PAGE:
Saudi Arabian entrepreneur creates smart device to fight opioid crisis

2019-12-20 | Since 4 Month

Saudi Arabian entrepreneur Yossuf Albanawi created a smart pill dispenser to help save lives amid an ongoing opioid crisis. (Photo: Supplied)Joanne Serrieh

A 24-year-old Saudi Arabian entrepreneur has created a smart pill dispenser to help save lives amid an ongoing opioid crisis that has hit hard the US and various countries over the past 10 years.

Yossuf Albanawi worked part-time at a rehab center, while a student at Wake Forest University in the US, where he was exposed to the opioid epidemic.

“I noticed that so many of the people who were there getting treated for addiction had an opioid issue,” Albanawi said in an interview with Al Arabiya English.

Seeing addictions first-hand, as well as being aware of such a high yearly number of drug-related deaths, Albanawi designed “Pilleve,” an innovative device to aid in stalling these growing numbers.

Pilleve is designed to prevent unauthorized usage of pills by tracking opioid use in real time and reporting the data back to physicians by automatically integrating the information into the patient’s electronic health record. This helps identify if the patient is misusing the prescription drugs. If they are, their physician can intervene before it becomes an issue.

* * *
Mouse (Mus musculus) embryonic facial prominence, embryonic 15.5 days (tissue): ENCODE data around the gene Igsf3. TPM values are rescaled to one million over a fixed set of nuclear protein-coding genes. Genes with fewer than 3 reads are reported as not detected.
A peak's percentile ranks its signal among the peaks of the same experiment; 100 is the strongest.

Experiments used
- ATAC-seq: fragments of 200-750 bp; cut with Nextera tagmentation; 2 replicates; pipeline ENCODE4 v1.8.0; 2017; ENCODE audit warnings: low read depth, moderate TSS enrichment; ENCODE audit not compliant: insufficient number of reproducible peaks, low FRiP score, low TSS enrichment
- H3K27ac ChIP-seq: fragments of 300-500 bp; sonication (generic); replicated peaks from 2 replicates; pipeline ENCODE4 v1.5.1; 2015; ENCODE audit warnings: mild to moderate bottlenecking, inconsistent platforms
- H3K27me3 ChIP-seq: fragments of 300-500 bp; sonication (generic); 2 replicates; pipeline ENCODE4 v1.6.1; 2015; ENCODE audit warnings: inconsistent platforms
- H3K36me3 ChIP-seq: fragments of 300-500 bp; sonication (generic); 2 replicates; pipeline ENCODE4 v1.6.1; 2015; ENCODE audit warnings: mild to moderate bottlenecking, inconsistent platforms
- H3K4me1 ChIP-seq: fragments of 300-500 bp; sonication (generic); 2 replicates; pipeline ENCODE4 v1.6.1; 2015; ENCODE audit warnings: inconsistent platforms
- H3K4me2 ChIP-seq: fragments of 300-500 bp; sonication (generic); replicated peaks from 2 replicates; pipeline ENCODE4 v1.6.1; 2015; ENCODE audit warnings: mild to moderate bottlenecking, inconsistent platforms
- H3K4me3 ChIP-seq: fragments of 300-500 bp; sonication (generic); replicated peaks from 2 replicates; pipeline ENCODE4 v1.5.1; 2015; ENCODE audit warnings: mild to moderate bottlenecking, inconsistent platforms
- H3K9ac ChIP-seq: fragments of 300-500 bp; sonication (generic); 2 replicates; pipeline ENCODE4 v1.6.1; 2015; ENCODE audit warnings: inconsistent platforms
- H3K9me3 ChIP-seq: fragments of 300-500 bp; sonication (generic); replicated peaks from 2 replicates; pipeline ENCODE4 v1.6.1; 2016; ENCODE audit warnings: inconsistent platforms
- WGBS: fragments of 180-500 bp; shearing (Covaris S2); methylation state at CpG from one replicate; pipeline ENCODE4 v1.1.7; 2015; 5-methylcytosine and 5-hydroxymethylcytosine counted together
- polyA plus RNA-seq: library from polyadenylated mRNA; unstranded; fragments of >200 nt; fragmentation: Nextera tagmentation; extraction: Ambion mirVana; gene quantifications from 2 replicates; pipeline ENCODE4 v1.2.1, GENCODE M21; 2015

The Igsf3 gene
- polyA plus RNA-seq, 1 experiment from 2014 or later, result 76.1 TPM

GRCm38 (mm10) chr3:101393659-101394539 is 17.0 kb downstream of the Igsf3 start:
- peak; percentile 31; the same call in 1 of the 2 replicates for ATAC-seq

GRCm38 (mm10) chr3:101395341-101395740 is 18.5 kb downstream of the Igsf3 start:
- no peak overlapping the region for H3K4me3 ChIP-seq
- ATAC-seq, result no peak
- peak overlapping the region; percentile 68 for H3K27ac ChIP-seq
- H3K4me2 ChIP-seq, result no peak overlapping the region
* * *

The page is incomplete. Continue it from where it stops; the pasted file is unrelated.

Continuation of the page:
Doctors can prescribe the dispenser with medication. The device is secured with various authentication options - the user can use biometrics like a face ID, a fingerprint or a code to access the phone app used to dispense the medication.

Pilleve is designed to prevent unauthorized usage of pills by tracking opioid use in real time. (Photo: supplied)
Data, including number of times dispensed and pain level recorded by the patient, is tracked every time a pill is dispensed.

Albanawi says being able to track early signs of addiction not only saves lives, but also saves money in healthcare in the long run.

The estimated cost of healthcare related to opioid addiction, including prescribed opioids, was $60.4 billion in 2018, according to the Society of Actuaries.

“[By tracking early signs of addiction] we can save a lot of the healthcare dollars,” he says. “More importantly, we can save lives.”

More than 700,000 people in the US died from a drug overdose between 1999 and 2017, according to the American Centers for Disease Control and Prevention (CDC).

Opioids have been involved in almost 68 percent of overdose deaths in the US, making opioids the main driver of drug overdose-related deaths.



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